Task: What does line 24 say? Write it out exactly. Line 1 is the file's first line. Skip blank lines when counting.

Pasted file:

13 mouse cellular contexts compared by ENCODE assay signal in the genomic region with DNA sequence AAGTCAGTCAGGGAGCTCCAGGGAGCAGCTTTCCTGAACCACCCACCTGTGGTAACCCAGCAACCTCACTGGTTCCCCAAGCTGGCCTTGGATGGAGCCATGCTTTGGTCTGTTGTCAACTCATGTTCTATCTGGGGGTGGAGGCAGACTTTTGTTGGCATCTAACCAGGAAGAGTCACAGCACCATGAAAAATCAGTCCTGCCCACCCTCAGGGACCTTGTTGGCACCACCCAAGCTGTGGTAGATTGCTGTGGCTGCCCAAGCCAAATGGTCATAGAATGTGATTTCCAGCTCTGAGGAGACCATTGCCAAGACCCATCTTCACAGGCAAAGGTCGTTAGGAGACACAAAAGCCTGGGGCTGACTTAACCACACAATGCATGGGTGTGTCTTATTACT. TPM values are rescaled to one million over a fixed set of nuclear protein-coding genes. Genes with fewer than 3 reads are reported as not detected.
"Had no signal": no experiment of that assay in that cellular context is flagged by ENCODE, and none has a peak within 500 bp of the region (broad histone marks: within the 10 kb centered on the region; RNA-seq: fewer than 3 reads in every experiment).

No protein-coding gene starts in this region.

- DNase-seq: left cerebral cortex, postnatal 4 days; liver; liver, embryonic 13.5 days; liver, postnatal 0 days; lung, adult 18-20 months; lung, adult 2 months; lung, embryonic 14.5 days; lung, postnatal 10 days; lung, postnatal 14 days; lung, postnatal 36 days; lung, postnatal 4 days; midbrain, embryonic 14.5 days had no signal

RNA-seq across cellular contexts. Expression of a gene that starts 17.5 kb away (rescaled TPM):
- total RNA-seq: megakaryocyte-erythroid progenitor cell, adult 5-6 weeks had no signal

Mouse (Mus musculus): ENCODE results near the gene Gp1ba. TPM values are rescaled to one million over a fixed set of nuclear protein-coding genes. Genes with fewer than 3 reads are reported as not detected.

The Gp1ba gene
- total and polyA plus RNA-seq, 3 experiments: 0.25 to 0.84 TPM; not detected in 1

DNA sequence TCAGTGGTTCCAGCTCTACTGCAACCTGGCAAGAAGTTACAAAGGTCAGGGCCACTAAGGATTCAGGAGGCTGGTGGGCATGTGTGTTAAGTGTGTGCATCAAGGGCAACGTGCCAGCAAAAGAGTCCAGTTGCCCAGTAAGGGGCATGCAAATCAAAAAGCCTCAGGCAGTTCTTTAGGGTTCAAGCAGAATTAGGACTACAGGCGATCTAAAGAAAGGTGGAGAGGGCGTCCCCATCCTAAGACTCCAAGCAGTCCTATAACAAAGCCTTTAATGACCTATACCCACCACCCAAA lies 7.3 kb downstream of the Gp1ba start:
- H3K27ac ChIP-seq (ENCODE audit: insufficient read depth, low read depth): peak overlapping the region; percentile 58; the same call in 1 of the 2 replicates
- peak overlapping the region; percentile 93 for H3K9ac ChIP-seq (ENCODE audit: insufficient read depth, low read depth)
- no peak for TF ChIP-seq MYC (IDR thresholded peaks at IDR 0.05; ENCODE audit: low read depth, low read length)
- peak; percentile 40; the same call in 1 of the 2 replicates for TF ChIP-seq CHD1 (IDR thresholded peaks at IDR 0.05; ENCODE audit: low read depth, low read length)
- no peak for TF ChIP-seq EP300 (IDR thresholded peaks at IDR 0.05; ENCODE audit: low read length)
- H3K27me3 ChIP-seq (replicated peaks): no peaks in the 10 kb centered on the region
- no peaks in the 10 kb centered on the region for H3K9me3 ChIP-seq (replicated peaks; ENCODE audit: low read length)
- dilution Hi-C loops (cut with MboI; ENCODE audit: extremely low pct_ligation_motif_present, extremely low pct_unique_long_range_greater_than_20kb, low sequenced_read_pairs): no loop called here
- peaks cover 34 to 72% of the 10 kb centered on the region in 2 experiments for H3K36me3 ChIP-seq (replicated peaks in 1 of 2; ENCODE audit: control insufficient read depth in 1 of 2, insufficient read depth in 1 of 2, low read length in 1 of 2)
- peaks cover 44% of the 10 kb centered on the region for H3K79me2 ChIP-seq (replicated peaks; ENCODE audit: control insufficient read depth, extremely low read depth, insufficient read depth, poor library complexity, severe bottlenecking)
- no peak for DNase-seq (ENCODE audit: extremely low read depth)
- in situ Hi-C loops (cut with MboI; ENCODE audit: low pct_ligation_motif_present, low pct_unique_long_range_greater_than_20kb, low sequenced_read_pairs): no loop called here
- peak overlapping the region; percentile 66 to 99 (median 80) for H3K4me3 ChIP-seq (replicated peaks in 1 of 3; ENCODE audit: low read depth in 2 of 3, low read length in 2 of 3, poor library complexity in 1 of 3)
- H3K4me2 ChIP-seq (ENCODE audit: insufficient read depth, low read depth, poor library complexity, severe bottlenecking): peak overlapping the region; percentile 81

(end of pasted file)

- H3K4me2 ChIP-seq (ENCODE audit: insufficient read depth, low read depth, poor library complexity, severe bottlenecking): peak overlapping the region; percentile 81